To the right is the illustration I used in “Your Modular God“(2010) to show how people use the word “God” as a neat, singular package to contain diverse functional modules which themselves contain concepts, feelings, preferences, behaviors and more.
Though theists contend that their “God” is an invisible being (be that God called Yahweh, Allah, Krishna or other) my model above shows that what is really happening is that their “God” is a way for theists to hold together certain valued modules easily so they can comfort themselves, bond with like-minded people and/or manipulate others into their values.
Theists use “God” as a reification of their hopes, fears, desires and loves. “God” is an abstraction that they concretized. Concretizing an abstraction is called “reification” – it is a great word. “Reification” comes from the Latin stem of “res” meaning “a thing” plus “fication” meaning “making or causing”: Causing something to become a thing. In fact, reification is a common logical manipulative fallacy. But even if a god exists, it is certain that “God” is a tool for most, if not all believers to capture their desires.
Of course the believer does not do this intentionally. Objectifying the abstract term “God” is done unconsciously by a believer in order to talk quickly and easily about their hopes, fears, desires and loves. And as I explained in my post, “Secular Gods“, even though atheists may reject religious reifications of “God”, they themselves also create reifications — we all do it.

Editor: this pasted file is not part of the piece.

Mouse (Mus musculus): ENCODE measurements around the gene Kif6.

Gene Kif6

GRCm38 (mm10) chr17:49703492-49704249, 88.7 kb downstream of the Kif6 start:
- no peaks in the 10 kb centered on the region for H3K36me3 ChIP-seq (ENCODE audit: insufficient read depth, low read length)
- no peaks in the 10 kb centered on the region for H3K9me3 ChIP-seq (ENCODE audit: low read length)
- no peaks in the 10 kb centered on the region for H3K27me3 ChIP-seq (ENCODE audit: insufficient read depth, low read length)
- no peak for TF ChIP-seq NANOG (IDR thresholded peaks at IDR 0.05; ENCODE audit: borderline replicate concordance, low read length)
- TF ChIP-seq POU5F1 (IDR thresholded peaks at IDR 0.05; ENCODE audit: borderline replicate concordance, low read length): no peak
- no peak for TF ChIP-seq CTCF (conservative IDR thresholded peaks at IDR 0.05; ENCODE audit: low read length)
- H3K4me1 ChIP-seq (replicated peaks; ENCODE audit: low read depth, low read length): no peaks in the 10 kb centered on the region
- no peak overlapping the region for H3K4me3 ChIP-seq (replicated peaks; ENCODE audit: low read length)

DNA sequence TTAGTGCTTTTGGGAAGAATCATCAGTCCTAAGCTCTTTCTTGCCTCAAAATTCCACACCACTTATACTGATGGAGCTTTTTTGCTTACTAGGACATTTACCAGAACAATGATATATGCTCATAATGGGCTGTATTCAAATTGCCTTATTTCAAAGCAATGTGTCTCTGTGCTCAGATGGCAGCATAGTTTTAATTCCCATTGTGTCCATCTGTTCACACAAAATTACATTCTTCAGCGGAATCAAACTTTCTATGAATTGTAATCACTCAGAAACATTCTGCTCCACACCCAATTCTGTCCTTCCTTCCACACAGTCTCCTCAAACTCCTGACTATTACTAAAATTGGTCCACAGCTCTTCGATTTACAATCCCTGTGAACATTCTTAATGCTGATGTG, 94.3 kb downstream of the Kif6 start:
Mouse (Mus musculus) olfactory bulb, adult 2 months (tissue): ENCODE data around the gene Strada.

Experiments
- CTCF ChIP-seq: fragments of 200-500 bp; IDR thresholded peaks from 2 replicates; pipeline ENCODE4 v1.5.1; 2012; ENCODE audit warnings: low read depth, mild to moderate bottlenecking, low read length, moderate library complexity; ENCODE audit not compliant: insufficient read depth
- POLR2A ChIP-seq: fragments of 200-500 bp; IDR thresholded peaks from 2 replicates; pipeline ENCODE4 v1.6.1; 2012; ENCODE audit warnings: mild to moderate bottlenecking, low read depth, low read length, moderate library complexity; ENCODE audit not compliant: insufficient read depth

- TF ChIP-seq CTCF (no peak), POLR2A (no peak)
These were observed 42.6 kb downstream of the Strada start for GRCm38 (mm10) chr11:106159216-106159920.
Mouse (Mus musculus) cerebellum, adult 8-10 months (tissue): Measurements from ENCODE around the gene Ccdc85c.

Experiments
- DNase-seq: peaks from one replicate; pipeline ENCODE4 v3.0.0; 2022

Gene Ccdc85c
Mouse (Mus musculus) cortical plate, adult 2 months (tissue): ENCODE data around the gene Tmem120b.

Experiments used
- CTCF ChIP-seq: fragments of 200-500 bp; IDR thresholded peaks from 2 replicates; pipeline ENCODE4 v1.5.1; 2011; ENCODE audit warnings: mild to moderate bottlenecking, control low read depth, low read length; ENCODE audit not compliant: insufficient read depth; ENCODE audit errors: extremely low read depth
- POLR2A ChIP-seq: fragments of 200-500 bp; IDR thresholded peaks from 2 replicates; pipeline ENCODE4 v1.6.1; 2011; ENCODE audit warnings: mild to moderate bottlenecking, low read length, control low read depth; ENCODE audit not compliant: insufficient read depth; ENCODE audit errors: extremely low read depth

We largely don’t understand reification in general — our minds blind us to its mechanisms. Atheists also incarnate their desires, hopes, fears and loves — by creating secular gods.
Below I have created a diagram to try to illustrate my point. On the right you see a particular Christian’s reification of “God” while on the left you see an atheist doing it with the word “Patriotism” (as an example). The atheist, like the theist, could then go around with his/her Patriot myth telling folks what a “real” Patriot is and what “real” Patriots should do. He may never see behind his own term. He may never understand all the cool feelings he gets when he thinks about “Patriotism”, because it is real to him (reified) — perhaps as real as an theist’s god.
If you don’t like my example, pick another, add or subtract your own modules — either way, I hope you get my point.
Some rightly attack religion by pointing out its contradictions, but I feel pointing out the process of reification gives us deeper insights and make the accusation less personal because it is something we all do.
For atheists, nothing should be sacred. Nothing should be immune from doubt, questioning or demands for evidence.
Question to readers: Can you give another example of reification?